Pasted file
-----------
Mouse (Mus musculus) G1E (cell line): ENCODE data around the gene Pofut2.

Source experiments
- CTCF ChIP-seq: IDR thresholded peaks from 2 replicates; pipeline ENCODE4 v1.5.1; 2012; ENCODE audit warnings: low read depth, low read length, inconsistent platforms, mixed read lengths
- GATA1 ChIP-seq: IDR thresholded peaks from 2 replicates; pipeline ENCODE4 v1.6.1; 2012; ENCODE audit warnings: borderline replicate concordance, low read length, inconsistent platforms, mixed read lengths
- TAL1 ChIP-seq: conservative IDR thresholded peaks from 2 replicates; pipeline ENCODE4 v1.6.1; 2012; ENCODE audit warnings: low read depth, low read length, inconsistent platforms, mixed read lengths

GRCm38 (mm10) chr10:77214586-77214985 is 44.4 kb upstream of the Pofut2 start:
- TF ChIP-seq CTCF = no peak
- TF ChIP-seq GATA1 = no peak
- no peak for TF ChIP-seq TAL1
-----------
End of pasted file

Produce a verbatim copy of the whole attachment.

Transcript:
Mouse (Mus musculus) G1E (cell line): ENCODE data around the gene Pofut2.

Source experiments
- CTCF ChIP-seq: IDR thresholded peaks from 2 replicates; pipeline ENCODE4 v1.5.1; 2012; ENCODE audit warnings: low read depth, low read length, inconsistent platforms, mixed read lengths
- GATA1 ChIP-seq: IDR thresholded peaks from 2 replicates; pipeline ENCODE4 v1.6.1; 2012; ENCODE audit warnings: borderline replicate concordance, low read length, inconsistent platforms, mixed read lengths
- TAL1 ChIP-seq: conservative IDR thresholded peaks from 2 replicates; pipeline ENCODE4 v1.6.1; 2012; ENCODE audit warnings: low read depth, low read length, inconsistent platforms, mixed read lengths

GRCm38 (mm10) chr10:77214586-77214985 is 44.4 kb upstream of the Pofut2 start:
- TF ChIP-seq CTCF = no peak
- TF ChIP-seq GATA1 = no peak
- no peak for TF ChIP-seq TAL1